We asked for your thoughts about whether cursive writing should be taught in schools — and many of you replied with a resounding “Yes!” You said cursive helps develop fine motor skills, improves mental focus, and lets you read old handtoodlewritten letters and other documents. Also in this episode: finding your way to a more nuanced understanding of language. The more you know about linguistic diversity, the more you embrace those differences rather than criticize them. And a brain game using translations of Native American words for lunar months. During which month would you see a Strawberry Moon? Plus newstalgia, fauxstalgia, lethologica, by and large, pank, yay vs. yea, collywobbles, and carlymarbles.

This episode first aired April 6, 2019.

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 Lethologica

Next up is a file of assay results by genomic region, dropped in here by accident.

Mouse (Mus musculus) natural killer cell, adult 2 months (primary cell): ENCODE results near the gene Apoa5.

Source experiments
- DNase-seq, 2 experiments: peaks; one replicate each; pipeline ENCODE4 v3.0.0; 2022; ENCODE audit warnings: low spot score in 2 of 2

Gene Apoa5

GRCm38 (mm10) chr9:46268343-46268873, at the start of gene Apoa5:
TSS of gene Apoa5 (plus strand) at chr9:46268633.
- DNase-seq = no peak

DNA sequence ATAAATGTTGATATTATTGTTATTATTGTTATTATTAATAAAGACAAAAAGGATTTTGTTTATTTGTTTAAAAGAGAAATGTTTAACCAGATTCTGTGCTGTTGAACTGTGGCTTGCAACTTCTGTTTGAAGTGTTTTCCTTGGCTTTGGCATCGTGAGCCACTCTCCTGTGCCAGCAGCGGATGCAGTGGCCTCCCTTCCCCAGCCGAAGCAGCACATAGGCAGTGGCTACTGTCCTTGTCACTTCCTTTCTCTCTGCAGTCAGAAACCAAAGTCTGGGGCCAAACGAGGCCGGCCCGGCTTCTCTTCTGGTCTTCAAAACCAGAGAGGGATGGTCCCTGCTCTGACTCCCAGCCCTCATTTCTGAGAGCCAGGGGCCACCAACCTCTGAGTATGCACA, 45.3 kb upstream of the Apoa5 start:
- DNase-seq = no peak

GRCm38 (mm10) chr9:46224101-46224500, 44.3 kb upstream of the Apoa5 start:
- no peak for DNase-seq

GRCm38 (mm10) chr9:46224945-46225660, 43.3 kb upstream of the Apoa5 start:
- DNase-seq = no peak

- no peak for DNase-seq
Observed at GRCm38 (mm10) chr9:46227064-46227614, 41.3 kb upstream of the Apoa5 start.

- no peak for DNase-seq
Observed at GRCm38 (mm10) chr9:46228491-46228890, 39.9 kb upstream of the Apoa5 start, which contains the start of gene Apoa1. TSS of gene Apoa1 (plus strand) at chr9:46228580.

Lethologica is the inability to remember a word or name. The term is related to the name of the river Lethe, also known as the River of Oblivion, which in Greek mythology caused those in Hades to to forget their life on earth.

 At Large
If a suspect is at large, he is moving about freely. The term at large, which comes to us via French from Latin, refers not to size but to distance. The phrase by and large, meaning “generally” or “on the whole,” derives from a nautical term that denotes a way to sail a ship by adjusting its course according to the direction of the wind.

 Mr. Cream Cheese
A Massachusetts listener shares her mishearing the name of the beloved character Mr. Green Jeans on the old Captain Kangaroo TV show. She was in college before she realized his name wasn’t Mr. Cream Cheese.

 Pank and a Finnish Proverb
Frida in Marquette, Michigan, shares a proverb from her Finnish heritage that translates as “Until the food is ready, feed your guests with words.” She also asks about pank, a term she often hears there in the Upper Peninsula of Michigan. It means “to pack down,” as in to pank down snow or pank down sugar in a cup. The origin of pank is uncertain, although it may derive from a combination of pack and spank. This term is also heard in parts of Pennsylvania and upstate New York.

 Native American Month Name Word Game